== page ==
The tragic story of a good man brought down by a basic lack of journalistic curiosity

Entwistle stunned Humphrys by revealing he 'was out' when Newsnight aired

Click to follow
The Independent Online

If it was curiosity that killed the cat, then it was surely a lack of that most basic of journalistic instincts that did for George Entwistle, who will go down in BBC annals as the organisation's shortest-serving Director-General.

His reluctance to know the story, apparently preferring the information vacuum of an insulated management bubble, was astonishing to colleagues in BBC News. "You have no natural curiosity?" asked an incredulous John Humphrys on Saturday morning as he grilled Entwistle on his failure to spot the danger of Newsnight's flawed broadcast on child abuse in North Wales.

He then caused Humphrys even further astonishment by blithely adding that he "was out" when the timebomb of a programme went to air on 2 November. How could a former editor of that same flagship news brand be so uninterested in the news? Entwistle had shown a similar taste for ignorance over Newsnight's Jimmy Savile investigation, declining to ask Helen Boaden for more information after she warned him he could have a "scheduling problem" for the tribute programmes he was overseeing last year. Entwistle didn't want to be seen to be interfering.

Entwistle's arrival in the top job, just 54 days before his resignation speech on Saturday night, was almost universally seen as good thing. The former head of BBC Four and BBC Knowledge appeared to have the intellectual rigour to oversee the delivering of high-quality public-service programming. He had strong journalistic credentials and, as a programme-maker, the support of the staff. A nice guy, hardly anyone had a bad word to say about George.

He had wanted to run the BBC since childhood. At the age of six he wrote to the "Derector of the BBC" to complain about the scheduling of Tom and Jerry.

Entwistle, 50, was appointed with the difficult tasks of implementing serious budget cuts and planning for the negotiation of the BBC's licence fee beyond 2016. But he inherited an organisation in fine reputational fettle after its coverage of the London Olympics that was almost as well received as the performance of Team GB itself.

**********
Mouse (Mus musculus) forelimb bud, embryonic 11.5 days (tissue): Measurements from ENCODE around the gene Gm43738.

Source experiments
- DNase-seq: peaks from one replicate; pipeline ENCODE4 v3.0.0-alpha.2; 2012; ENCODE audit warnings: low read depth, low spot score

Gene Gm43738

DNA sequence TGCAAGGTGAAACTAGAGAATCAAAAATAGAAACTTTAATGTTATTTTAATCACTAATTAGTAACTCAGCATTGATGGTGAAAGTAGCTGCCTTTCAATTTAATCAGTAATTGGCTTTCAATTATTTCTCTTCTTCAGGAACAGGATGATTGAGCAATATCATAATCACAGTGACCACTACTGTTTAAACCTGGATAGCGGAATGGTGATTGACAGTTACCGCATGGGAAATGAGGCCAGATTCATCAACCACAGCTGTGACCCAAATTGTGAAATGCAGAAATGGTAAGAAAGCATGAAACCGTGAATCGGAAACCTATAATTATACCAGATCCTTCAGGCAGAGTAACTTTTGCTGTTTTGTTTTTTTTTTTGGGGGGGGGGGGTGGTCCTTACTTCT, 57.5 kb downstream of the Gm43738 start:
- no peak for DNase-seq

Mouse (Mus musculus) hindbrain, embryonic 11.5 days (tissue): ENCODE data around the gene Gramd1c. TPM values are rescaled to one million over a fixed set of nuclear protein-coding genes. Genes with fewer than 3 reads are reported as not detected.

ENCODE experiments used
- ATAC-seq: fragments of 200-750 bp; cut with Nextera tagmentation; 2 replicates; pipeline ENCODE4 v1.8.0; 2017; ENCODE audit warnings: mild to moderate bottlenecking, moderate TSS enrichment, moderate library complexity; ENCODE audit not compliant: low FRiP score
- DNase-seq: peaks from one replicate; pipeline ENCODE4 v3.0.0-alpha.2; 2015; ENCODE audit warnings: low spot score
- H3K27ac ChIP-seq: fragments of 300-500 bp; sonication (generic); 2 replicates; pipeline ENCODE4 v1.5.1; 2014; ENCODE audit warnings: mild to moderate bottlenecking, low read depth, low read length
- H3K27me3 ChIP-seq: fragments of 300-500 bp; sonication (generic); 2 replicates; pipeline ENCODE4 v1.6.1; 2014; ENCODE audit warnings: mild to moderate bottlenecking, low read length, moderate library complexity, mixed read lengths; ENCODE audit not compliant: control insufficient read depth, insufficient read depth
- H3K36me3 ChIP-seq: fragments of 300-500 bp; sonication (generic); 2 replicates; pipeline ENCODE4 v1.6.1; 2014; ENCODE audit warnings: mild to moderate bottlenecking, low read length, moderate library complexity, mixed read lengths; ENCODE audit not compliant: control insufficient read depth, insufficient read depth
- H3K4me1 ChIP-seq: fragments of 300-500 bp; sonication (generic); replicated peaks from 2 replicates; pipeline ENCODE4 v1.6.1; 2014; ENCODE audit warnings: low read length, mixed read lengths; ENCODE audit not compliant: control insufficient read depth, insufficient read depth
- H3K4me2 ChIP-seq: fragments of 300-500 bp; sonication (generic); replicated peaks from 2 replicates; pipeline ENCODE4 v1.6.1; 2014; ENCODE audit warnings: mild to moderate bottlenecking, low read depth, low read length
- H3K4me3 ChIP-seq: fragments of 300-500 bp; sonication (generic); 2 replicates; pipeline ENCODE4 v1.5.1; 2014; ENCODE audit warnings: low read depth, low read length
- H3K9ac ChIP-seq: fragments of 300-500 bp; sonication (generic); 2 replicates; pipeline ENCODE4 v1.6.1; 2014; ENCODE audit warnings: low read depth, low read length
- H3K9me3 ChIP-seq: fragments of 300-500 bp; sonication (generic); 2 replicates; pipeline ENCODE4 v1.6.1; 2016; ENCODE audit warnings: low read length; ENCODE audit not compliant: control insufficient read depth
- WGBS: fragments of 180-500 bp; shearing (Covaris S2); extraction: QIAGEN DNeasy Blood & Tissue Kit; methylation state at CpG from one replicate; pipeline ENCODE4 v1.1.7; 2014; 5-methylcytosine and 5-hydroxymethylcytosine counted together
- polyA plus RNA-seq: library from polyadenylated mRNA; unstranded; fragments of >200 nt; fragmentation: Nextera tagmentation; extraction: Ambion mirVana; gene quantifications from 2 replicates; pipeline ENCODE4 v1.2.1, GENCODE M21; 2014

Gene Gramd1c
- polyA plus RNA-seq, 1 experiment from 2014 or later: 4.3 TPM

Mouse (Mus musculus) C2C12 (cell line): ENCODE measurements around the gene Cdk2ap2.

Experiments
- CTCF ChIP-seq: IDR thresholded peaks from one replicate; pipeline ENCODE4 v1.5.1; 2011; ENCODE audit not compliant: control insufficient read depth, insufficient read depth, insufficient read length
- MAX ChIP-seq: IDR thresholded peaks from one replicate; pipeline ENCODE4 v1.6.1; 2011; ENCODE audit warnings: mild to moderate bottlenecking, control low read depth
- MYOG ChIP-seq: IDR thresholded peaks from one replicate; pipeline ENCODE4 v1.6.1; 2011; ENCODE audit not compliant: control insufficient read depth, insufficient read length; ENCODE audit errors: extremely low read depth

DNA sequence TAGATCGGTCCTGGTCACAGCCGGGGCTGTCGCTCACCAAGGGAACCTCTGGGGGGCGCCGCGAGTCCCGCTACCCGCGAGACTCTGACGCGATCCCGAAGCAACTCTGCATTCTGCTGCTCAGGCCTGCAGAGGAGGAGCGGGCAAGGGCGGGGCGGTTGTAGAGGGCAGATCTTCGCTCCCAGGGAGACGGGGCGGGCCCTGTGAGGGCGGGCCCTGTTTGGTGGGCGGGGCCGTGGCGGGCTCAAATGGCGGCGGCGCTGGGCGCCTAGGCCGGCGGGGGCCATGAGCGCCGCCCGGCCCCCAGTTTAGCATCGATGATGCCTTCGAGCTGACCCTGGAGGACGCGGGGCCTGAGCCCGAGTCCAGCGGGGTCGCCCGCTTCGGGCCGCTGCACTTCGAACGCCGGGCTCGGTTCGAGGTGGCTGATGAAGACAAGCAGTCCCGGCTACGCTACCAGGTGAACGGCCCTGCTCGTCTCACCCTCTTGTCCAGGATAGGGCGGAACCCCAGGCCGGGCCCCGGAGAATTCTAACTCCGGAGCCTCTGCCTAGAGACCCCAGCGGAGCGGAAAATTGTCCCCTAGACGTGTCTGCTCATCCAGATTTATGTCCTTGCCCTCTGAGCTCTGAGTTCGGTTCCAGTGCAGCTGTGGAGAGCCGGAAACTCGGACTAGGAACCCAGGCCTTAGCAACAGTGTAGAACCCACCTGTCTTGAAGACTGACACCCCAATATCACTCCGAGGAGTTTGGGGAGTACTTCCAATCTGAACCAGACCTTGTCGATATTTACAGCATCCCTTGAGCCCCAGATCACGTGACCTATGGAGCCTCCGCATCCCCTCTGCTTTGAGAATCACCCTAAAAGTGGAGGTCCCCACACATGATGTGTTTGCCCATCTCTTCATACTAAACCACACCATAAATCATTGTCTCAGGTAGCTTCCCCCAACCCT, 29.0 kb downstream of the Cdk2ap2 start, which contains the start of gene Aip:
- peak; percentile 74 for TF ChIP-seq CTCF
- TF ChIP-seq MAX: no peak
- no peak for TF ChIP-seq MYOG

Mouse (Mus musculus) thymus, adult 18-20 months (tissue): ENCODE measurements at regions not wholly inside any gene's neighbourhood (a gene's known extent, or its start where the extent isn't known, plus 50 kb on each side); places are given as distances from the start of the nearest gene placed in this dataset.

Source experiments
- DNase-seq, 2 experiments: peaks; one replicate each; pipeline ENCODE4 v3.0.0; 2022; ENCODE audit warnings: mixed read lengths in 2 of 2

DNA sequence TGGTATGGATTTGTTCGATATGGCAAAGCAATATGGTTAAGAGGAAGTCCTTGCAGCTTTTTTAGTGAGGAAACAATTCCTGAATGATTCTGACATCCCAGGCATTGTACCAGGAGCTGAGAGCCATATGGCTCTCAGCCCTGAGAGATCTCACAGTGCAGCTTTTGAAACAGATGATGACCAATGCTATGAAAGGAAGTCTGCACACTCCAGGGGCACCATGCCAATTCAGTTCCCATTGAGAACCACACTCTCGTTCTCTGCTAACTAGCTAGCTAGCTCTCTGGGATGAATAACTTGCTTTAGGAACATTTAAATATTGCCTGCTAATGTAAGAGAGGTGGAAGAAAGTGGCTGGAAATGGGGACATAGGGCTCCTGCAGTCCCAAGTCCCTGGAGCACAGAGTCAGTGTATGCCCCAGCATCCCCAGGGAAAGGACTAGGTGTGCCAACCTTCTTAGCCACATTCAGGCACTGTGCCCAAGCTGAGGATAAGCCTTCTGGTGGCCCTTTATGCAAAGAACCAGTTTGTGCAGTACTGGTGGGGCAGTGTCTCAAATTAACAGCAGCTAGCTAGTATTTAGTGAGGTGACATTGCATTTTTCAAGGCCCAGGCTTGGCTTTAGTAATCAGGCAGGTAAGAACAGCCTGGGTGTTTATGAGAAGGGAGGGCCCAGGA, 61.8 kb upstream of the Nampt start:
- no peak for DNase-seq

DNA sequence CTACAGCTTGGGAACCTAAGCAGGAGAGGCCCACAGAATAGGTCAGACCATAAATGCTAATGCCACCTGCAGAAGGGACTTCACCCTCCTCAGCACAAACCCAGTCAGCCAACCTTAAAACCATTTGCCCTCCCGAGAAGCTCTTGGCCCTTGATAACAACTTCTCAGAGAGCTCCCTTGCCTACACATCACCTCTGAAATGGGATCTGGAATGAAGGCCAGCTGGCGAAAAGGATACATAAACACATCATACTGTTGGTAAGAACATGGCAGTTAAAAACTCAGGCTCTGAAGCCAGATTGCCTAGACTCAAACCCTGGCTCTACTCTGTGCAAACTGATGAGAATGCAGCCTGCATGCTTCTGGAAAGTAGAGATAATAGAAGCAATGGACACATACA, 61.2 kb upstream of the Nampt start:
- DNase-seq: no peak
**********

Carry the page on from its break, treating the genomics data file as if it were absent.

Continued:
In his resignation speech, he spoke of his belief that he had been "the right person to tackle the challenges and opportunities ahead" but had been defeated by "wholly exceptional events".

Hours before Remembrance Sunday, he talked of doing the "honourable thing" in resigning, noting that as head of the BBC's editorial chain of command, he should take "ultimate responsibility" for a false story.

But unlike former Director-General Greg Dyke, who fell on his sword in 2004 over Radio 4's controversial report on Iraqi weapons of mass destruction, Entwistle should have had more than a nominal role in the story.

He didn't brief himself on the Newsnight Savile investigation despite his responsibility for tribute shows about the Jim'll Fix It presenter. The lack of insight prompted Private Eye to suggest that the bespectacled Director of Vision "should have gone to Specsavers". Neither did he read press reports last week about inaccuracies in Newsnight's North Wales story, because he was too busy working on a speech.

Time and again, he reminded Humphrys of the scale of his new role and how he couldn't be expected to know all that was going on in the BBC. Struggling to get up to speed with his wide-ranging responsibilities in the top job, he could not cope with a journalistic crisis.

"It's a real tragedy that he was overwhelmed, as we all were to a great extent, by these events before he was able to act in a way which is clearly necessary," said Lord Patten. Losing such a valuable servant is a great loss to the BBC. He had promised to deliver "more Shakespeare" and more coverage of women's sport. Now such things will be a matter for his successor.